The Tibetan terrier is a longhaired and quit shaggy-looking dog that is not, as the name implies, a breed from within the terrier grouping, and which is in many ways misunderstood as a result of this.
Tibetan terriers are small, personable and very cuddly, and also have a distant working history in a variety of working roles, including watchdog duties, herding dogs, companions and even as good luck charms!
This is a breed that has a lot of appeal to people looking for a small dog to join their families, and it is quite a versatile breed too which can be a good fit for a wide variety of different types of homes and owners. However, as is the case for all breeds, it is really important to know what you’re letting yourself in for before you buy a dog of any type, and the Tibetan terrier is no exception.
With this in mind, this article will tell you ten things you need to know about the Tibetan terrier dog breed, to give you some ideas of where to focus your research into the breed with a view to prospective ownership.
Read on to learn more about the Tibetan terrier.
The Tibetan terrier is often thought of as being a small or even toy dog breed, but this is not the case – they are classed within the utility dog group and are a little larger than many people expect, standing up to around 41cm tall at the withers and weighing up to 14kg.
Whilst they are still widely classified as a small dog breed, they are towards the upper limits of the “small” spectrum!
The Tibetan terrier has a long, thick and prolific coat, but contrary to many people’s expectations, they are not actually heavy shedding dogs. Hair that is lost isn’t usually dropped around the home, but remains tangled in the rest of the coat until it is brushed out.
The low-shedding trait of the breed coupled with those very thick and long coats that are sometimes slightly rough to the touch means that the Tibetan terrier is very time consuming to groom.
They need daily attention to be paid to their coat an require it to be brushed and combed out to remove lost hair and avoid knots, and bathing and drying such dogs is not a fast process either!
The very thick and long coat of the Tibetan terrier means that care needs to be taken to ensure that dogs of this type stay cool enough in hot weather, and that they do not overexert themselves when the weather is very hot.
They need free access to cool water and shade, and careful monitoring to ensure they are comfortable. Some owners have their dogs’ coats clipped or trimmed in the summer months too.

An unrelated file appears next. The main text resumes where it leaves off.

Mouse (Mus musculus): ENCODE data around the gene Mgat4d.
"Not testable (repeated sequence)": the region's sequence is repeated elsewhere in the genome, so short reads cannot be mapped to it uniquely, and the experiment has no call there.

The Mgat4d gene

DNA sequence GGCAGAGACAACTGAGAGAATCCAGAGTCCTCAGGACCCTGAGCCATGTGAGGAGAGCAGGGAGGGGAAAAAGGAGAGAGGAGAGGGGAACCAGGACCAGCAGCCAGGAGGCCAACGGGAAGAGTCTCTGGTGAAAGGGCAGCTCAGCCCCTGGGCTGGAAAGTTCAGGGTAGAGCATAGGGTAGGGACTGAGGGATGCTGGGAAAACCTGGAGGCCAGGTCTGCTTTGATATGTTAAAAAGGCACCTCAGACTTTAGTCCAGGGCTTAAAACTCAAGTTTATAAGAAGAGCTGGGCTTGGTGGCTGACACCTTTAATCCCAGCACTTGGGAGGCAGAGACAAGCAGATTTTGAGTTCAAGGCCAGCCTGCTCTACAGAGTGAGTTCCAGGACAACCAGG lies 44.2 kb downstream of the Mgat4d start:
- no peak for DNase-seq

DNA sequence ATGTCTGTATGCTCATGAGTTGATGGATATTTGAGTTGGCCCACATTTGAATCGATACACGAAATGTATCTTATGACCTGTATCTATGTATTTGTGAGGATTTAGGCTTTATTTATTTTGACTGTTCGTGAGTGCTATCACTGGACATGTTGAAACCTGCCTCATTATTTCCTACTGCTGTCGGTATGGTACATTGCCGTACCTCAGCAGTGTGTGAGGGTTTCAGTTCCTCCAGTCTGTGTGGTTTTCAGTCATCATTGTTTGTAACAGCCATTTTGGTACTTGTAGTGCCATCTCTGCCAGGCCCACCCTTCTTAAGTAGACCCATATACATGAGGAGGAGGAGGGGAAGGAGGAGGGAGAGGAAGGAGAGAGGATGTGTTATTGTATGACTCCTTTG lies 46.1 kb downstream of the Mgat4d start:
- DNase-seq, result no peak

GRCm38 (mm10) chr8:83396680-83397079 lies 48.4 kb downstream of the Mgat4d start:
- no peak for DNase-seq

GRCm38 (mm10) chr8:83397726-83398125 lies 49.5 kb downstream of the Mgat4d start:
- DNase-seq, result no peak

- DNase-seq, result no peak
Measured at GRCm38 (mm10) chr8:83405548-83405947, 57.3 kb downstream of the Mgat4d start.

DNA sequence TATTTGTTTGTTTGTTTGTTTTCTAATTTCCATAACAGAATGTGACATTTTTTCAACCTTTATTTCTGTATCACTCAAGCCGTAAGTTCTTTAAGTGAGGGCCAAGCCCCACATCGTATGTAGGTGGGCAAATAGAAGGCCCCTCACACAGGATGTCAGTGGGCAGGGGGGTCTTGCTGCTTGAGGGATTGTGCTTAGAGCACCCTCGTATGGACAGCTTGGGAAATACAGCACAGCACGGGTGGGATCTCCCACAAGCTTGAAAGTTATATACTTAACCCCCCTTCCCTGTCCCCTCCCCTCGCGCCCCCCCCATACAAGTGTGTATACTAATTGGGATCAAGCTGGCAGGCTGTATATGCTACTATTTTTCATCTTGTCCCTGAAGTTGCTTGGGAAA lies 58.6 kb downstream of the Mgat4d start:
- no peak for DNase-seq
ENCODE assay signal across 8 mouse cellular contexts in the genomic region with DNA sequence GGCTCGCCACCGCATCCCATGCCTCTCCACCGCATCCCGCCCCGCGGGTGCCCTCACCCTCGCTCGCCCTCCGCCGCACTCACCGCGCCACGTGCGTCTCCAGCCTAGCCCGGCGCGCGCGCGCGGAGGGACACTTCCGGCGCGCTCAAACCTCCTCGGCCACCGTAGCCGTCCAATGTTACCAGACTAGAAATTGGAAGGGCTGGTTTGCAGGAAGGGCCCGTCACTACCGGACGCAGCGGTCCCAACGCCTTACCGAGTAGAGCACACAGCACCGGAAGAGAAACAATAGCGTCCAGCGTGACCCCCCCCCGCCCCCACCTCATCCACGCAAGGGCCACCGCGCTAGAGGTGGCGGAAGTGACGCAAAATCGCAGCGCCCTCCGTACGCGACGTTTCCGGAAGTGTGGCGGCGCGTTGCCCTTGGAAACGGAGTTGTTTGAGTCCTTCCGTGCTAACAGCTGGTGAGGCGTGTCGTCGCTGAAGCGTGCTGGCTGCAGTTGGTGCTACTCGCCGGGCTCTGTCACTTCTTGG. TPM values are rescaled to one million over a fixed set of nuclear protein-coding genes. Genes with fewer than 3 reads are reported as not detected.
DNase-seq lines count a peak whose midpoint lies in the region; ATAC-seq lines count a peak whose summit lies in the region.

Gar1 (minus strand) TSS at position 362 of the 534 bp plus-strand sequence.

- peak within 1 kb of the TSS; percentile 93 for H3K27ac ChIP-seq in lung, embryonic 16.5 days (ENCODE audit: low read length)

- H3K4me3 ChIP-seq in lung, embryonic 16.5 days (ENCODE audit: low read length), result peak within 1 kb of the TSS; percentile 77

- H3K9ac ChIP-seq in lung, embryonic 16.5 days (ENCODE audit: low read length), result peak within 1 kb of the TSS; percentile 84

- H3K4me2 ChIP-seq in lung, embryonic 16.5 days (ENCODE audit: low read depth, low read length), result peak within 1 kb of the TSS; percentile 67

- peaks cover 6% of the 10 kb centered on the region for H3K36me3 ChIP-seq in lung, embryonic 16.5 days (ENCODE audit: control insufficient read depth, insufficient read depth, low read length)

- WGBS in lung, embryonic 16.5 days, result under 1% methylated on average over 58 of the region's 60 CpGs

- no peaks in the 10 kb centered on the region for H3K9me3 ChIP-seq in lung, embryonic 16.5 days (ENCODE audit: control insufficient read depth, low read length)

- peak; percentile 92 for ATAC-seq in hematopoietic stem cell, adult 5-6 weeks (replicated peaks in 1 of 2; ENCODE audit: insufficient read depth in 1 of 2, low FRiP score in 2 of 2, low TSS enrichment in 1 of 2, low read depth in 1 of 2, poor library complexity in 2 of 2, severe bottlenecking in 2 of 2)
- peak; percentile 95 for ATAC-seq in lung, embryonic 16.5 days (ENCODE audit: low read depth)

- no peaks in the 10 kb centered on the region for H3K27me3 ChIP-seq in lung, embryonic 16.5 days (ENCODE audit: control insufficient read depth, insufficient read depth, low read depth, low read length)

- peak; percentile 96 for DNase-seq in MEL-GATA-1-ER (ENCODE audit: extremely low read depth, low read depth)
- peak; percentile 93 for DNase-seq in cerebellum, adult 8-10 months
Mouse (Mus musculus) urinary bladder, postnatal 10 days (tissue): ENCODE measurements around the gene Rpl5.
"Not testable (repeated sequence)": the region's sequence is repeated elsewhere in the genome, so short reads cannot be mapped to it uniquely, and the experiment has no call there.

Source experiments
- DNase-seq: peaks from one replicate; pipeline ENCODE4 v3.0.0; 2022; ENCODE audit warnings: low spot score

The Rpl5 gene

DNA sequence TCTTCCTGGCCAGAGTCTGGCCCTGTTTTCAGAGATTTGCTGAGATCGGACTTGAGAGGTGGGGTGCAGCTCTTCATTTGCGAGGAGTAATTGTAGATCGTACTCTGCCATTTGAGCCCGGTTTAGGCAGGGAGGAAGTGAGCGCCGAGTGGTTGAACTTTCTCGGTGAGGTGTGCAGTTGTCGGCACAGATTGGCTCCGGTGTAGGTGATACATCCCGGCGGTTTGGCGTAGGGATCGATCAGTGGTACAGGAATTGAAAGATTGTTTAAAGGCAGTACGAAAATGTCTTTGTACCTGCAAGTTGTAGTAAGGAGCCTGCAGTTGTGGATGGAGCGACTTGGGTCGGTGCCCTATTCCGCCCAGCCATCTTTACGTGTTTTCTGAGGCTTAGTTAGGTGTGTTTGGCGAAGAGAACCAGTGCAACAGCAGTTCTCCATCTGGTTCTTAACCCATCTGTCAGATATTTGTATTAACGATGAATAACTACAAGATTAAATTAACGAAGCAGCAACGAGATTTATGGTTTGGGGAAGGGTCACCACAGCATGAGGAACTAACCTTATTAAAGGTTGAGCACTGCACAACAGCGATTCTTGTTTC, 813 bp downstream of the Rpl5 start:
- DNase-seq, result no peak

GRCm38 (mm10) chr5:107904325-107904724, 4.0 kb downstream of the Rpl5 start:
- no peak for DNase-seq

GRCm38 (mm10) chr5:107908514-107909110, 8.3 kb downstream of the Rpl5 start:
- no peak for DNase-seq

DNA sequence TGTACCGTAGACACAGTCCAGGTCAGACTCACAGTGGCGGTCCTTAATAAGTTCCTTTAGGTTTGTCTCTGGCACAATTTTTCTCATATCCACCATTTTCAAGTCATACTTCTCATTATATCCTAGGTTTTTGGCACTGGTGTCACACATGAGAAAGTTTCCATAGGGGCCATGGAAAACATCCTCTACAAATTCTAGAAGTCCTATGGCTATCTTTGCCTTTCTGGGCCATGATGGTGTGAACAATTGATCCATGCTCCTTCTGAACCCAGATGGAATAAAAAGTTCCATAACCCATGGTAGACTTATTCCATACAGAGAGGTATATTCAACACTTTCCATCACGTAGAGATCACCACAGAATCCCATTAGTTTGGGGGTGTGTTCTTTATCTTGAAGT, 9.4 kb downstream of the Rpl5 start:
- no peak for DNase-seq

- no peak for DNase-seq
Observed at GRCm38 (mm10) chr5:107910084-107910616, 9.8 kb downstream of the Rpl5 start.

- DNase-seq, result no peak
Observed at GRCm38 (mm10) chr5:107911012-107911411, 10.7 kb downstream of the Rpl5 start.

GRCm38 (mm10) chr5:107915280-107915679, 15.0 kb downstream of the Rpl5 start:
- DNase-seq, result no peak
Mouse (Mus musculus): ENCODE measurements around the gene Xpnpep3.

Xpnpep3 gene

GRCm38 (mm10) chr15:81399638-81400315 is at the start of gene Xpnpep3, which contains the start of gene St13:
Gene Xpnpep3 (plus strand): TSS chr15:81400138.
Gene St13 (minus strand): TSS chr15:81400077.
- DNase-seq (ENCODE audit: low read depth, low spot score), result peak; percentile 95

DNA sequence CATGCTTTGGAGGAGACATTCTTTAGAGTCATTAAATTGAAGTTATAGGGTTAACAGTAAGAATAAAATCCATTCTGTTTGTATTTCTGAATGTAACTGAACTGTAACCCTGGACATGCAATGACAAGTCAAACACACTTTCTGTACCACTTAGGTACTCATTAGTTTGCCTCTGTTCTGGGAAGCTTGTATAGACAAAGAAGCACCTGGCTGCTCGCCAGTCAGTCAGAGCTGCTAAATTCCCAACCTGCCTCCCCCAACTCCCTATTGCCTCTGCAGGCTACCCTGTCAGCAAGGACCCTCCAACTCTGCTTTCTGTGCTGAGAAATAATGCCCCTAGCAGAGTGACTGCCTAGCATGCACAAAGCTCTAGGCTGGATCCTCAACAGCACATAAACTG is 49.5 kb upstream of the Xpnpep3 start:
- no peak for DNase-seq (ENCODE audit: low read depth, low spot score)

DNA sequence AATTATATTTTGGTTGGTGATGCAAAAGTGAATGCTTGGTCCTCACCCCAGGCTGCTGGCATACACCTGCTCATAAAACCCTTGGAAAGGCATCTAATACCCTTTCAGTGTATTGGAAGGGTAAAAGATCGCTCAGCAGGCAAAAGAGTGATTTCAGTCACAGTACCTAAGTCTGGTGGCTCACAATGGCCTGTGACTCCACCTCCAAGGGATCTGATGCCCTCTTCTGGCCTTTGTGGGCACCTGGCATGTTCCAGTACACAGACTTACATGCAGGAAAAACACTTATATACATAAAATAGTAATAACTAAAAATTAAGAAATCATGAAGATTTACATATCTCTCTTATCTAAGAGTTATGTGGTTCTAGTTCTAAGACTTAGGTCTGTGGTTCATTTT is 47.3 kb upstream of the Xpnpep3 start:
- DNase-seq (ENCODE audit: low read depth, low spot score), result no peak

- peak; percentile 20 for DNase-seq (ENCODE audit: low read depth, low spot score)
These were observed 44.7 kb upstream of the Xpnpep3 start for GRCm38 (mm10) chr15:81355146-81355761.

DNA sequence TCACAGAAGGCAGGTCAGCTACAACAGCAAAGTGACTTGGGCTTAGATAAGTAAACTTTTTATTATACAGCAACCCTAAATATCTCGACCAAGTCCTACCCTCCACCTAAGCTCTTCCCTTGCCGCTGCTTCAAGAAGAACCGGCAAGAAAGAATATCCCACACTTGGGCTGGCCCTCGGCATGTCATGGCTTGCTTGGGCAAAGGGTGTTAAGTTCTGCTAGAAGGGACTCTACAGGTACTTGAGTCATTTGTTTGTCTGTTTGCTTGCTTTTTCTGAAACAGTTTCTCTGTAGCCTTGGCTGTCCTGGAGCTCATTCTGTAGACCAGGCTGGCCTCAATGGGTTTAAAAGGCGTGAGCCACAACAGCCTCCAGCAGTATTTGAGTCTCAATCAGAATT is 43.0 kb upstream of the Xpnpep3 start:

The Tibetan terrier is a very person-centric breed, and they form strong bonds with every member of the family and are very loyal to them. They are affectionate and demonstrative and tend to be fairly laid back and open with people they don’t know too, and they need plenty of company and won’t be happy if left on their own at home for too long at a time.
The Tibetan terrier is a good natural watchdog, and they will often keep a lookout when at home and bark to let you know if someone is approaching the home. They are not usually good guard dogs, however!
The Tibetan terrier is not one of the fastest dog breeds although they do like to play and run around with other dogs, but they do have a reasonable amount of endurance. Dogs of the breed need at least an hour a day of steady exercise to keep them happy, and they will generally be up for much longer walks too when fully fit.
The Tibetan terrier breed is ranked in 117th position out of 138 different dog breeds on the Coren scale of canine intelligence, so they’re not one of the most highly intelligent of breeds and may take a while longer than most to train.
However, this is no barrier to their being great companions and pets!
According to our own Pets4Homes statistics, the average asking price of pedigree Tibetan terriers for sale at the time of writing (September 2019) is £882, which is a little higher than the average across the board for all breeds of a similar size.
However, as a reasonably small breed, Tibetan terriers are not hugely costly to keep, as a rule.
The Tibetan terrier is a small, personable dog breed that needs a lot of grooming, but that doesn’t tend to be hugely challenging in other respects and as such, they are generally considered to be a good choice of pet for even a first-time dog owner.
However, you should of course ensure that you know what you’re getting into when it comes to choosing a dog of the breed, and do plenty of research before committing to a purchase.